View Full Version : D-76, 1:1 or 1:3?

brian steinberger
30-Jan-2006, 21:47
I've determined that I'd like to use D-76 with my Ilford FP4 and HP5. But I'm not sure which dilution to use. I realize that the 1:3 will provide more acutance, but also longer development times. I'd like to develop at 68 degrees if at all possible. When working with 4x5 and making enlargements up to 16x20, is the difference in acutance between 1:1 or 1:3 even visable? I'd also like to keep wet time to a minimal. What about Edwal FG-7? Is that a true high acutance developer? Thanks

David Karp
30-Jan-2006, 22:11
According to Anchell and Troop in the "Film Developing Cookbook" FG7 is considered a developer with good acutance, giving normal speed, less grain than other acutance developers, and excellent midtone gradation. They say that FG7 gives good acutance "visibly higher than D-76" diluted 1:3. The authors also do not recommend the option of adding sodium sulphite to FG7.

Will you notice the difference between D-76 1:1 and 1:3? Some will probably say "yes," others "no." I think I used D-76 mostly on roll film at 1:1. Then I went to X-Tol, which I used 1:3, so I cannot comment on a 4x5 negative processed in D-76 1:3. Why not make a test and do a direct comparison using your own processing procedure?

Andrew O'Neill
30-Jan-2006, 22:28
You also have to realize that increased dilutions don't only increase sharpness. They also have an effect on tonalities. You may like the crispier grain with 1+3, but might not appreciate the overall "look" of your prints. You should try both dilutions and see which works for you.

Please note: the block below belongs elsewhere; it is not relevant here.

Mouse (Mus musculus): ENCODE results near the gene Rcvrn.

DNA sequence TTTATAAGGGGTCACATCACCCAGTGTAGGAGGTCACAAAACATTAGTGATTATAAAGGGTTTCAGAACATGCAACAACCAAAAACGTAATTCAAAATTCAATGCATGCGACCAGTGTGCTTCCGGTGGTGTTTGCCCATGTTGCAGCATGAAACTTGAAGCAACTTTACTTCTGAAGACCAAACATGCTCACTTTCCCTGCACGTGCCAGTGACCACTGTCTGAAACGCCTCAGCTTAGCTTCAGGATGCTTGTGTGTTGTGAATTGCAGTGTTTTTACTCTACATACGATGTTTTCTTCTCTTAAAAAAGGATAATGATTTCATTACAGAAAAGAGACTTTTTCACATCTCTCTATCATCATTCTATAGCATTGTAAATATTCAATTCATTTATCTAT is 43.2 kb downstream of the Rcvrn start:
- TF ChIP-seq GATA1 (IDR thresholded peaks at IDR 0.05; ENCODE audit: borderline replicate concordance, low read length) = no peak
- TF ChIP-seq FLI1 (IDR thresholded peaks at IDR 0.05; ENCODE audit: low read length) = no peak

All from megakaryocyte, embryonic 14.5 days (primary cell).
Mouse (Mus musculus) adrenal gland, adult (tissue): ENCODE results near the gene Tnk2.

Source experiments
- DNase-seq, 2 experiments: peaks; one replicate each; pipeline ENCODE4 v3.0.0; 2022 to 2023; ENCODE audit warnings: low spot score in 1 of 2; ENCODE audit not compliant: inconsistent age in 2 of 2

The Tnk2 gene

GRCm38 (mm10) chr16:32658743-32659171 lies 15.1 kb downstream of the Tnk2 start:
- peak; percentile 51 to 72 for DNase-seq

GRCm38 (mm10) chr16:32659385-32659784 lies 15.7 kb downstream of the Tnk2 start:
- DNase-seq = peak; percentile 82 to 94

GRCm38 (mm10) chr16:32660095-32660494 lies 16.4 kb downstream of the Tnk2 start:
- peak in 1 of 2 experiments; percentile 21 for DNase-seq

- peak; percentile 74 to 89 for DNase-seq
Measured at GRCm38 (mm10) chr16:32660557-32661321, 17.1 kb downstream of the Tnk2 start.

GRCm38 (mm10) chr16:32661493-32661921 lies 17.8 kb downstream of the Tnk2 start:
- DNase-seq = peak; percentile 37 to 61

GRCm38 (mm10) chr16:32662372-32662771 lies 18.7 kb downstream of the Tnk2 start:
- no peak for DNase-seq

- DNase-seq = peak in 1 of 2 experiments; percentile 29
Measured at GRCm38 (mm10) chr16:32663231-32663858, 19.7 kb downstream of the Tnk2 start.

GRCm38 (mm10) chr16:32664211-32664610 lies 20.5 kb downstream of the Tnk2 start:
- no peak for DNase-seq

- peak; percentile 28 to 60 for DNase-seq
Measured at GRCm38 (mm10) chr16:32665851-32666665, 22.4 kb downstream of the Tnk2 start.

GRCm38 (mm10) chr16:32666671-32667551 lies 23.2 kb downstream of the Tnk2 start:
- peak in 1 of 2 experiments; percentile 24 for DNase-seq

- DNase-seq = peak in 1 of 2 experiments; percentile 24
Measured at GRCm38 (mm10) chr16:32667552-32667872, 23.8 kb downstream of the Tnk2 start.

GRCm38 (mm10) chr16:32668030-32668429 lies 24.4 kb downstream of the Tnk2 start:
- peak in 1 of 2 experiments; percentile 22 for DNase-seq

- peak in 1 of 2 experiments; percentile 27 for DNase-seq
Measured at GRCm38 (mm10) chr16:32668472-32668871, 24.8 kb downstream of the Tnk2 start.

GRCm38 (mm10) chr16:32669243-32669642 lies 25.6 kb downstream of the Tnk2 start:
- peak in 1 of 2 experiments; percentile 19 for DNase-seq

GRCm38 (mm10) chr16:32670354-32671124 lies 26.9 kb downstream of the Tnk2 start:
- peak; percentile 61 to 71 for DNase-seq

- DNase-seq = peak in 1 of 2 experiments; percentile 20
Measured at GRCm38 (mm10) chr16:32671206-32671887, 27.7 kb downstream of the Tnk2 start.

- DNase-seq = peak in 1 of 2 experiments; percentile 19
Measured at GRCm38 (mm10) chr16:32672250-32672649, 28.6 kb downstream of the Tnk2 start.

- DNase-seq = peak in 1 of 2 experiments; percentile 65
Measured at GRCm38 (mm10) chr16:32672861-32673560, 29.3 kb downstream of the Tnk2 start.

Which method do you use to develop your film? Trays? Tubes? I've found that tray is best if you want to play around with sharpness (one sheet at a time). I don't understand why you would want to keep wet time to a minimum. Agitation plays a role, too. Constant agitation can cut down on development time.
Oh ya, the difference between the two dilutions at 16x20 enlargements, especially with HP5+ is noticeable.

David Karp
30-Jan-2006, 22:55

Andrew is correct. Dilute compensating development (which is what you have with D-76 1:3) will have an impact on the midtones, compressing them. An alternative to consider is a two bath compensating developer. We had a discussion on this recently: http://largeformatphotography.info/lfforum/topic/504374.html. You might find it interesting.

Brian Ellis
31-Jan-2006, 09:02
There was a thread here within the last six months or so in which someone made a pretty convincing case for using D76 undiluted. I've always used it 1:1 and all my testing has been done that way so I'm not inclined to change at this point but if I were just starting with D76 I think I'd use it undiluted for the reasons given in that thread (sorry I can't remember what they were, maybe someone else can). If you search here under "D76" you perhaps can find the thread I'm talking about and see for yourself.